Import Tariff Increase Puts Pressure on Alcohol Drinkers

Brandy, whiskey, vodka and other imported liquors will now be subject to a 150 percent import tariff. (JG Photo/Jurnasyanto Sukarno)

By : Tabita Diela | on 8:07 PM July 23, 2015
Category : Business

Jakarta. Liquor, beer, and wine drinkers will have to pay more than double the price for imported drinks in coming months after the government raised import tariffs.

Brandy, whiskey, vodka and other imported liquors will now be subject to a 150 percent import tariff. Drinks that have alcohol content of less than 46 percent are currently subjected to a Rp 125,000 import tariff per liter.

Other alcoholic beverages of less than 15 percent alcohol volume in a tw0-liter units will be subjected to a 90 percent import tariff. Currently they are subjected to a Rp 55,000 import tariff per liter. Malt beers are subjected to a Rp 14,000 import tariff per liter.

Heru Pambudi, the Finance Ministry’s director general of customs and excise, said on Thursday the new regulation was meant to promote the growth of local brewers by balancing the supply from local factories with imported goods.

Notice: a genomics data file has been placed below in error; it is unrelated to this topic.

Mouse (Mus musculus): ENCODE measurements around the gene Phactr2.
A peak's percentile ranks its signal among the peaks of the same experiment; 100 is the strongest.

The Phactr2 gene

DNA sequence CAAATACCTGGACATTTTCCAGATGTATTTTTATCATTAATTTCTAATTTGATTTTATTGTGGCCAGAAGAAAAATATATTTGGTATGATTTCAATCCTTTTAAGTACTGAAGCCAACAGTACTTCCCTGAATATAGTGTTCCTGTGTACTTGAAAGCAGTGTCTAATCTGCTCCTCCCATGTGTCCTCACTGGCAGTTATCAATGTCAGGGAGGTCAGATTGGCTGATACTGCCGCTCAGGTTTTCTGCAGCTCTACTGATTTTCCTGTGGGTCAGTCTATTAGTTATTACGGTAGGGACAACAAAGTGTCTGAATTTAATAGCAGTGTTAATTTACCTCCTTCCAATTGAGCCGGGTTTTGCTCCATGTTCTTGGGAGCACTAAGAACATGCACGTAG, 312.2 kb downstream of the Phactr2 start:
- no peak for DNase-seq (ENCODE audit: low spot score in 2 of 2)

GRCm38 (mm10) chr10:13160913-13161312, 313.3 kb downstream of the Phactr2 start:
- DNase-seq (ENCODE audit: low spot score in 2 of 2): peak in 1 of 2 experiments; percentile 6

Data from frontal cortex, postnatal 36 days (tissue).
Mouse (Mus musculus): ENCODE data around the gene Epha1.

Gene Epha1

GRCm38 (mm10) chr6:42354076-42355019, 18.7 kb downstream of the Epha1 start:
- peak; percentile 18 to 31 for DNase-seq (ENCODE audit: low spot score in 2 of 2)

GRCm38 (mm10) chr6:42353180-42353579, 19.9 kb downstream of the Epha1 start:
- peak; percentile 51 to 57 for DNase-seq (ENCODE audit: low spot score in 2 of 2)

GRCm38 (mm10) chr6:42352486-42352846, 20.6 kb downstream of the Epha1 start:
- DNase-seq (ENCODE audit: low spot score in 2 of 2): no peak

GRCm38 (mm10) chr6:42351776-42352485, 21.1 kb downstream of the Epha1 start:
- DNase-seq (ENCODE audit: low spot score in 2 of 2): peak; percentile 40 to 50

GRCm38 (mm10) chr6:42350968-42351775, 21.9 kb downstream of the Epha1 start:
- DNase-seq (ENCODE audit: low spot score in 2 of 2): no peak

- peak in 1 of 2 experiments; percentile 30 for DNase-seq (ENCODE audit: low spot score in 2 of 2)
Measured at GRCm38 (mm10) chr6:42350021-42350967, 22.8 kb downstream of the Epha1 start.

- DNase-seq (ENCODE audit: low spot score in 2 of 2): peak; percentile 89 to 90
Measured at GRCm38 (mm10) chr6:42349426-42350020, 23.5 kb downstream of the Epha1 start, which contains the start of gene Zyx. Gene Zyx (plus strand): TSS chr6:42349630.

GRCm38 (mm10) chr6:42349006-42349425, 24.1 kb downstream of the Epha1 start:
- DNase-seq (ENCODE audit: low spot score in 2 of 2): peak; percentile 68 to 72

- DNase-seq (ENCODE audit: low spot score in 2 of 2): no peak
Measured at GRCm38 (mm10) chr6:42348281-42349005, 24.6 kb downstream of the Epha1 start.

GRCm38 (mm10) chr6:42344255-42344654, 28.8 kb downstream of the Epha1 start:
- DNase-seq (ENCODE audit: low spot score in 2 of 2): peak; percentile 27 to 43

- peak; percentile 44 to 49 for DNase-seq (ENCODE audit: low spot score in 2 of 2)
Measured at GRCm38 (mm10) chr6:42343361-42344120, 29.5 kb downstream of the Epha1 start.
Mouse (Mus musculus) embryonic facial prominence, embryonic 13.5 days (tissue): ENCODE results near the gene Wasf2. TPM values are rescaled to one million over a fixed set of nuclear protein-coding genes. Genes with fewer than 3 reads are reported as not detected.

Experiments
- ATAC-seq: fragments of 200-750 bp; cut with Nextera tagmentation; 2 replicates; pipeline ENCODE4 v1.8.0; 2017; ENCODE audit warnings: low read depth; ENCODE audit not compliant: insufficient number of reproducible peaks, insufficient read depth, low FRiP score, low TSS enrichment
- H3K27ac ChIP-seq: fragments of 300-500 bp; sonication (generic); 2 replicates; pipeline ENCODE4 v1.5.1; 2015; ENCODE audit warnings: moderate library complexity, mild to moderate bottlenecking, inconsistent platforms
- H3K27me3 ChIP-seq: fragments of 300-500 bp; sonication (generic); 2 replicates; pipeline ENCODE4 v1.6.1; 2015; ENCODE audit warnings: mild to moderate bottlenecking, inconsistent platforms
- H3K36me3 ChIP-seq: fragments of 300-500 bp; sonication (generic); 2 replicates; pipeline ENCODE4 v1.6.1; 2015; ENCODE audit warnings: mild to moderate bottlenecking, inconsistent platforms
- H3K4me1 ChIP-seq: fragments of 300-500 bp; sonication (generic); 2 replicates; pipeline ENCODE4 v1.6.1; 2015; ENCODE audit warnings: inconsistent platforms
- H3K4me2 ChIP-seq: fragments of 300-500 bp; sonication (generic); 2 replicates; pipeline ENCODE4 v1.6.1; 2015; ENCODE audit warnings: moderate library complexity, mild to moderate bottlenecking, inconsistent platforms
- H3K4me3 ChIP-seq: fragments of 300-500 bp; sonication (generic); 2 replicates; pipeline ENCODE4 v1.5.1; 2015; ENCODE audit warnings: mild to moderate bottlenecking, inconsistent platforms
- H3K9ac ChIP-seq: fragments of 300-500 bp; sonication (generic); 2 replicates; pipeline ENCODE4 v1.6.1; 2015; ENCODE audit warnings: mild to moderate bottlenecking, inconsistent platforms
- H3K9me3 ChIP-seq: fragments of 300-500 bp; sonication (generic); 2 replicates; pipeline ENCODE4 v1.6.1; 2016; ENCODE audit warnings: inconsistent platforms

Following the news, the share price of Multi Bintang Indonesia, Indonesia’s biggest beer producer and local unit of Dutch brewer Heineken, rose 1.8 percent to close at Rp 7,000 at Indonesia Stock exchange, amid 0.1 percent decline of the market’s benchmark index.

The Finance Ministry also hopes the new regulation will boost the country’s revenue from the import duty, Heru said.

“We made this regulation to be more proportional. We could add bigger import tariffs for the higher alcohol content,” he said.

Heru said an importer must pay Rp 2,500,000 for every one-liter bottle of whiskey worth Rp 1,000,000. A whiskey drinker, on the other hand, must pay more than Rp 2,500,000 as he should also pay a 10 percent value added tax.

BPS data showed Indonesia’s import on beverages with alcohol content — from sparkling wine, wine, sake, brandy, whiskey, rum, gin and vodka — in 2014 reached 2.6 million kilograms or worth $13.1 million, but only accounted for 0.007 percent of overall imports in 2014.

Apart from alcoholic beverages, the government also raised import duties on clothes, condoms, carpets, electronic devices, vehicles and foods.

Suahasil Nazara, head of the finance ministry’s fiscal policy, dismissed concerns that the new duties would increase inflation and curb the consumption growth. “I think the effect will not be big,” he added.

Still, some economists warn the policy would likely attract smugglers who want to profit from price disparities between Indonesia and other countries.
"There's always a possibility of smuggling. We can't always win, especially when the price [of alcoholic beverages] is cheaper abroad," said Lana Soelistianingsih, an economist at the University of Indonesia.

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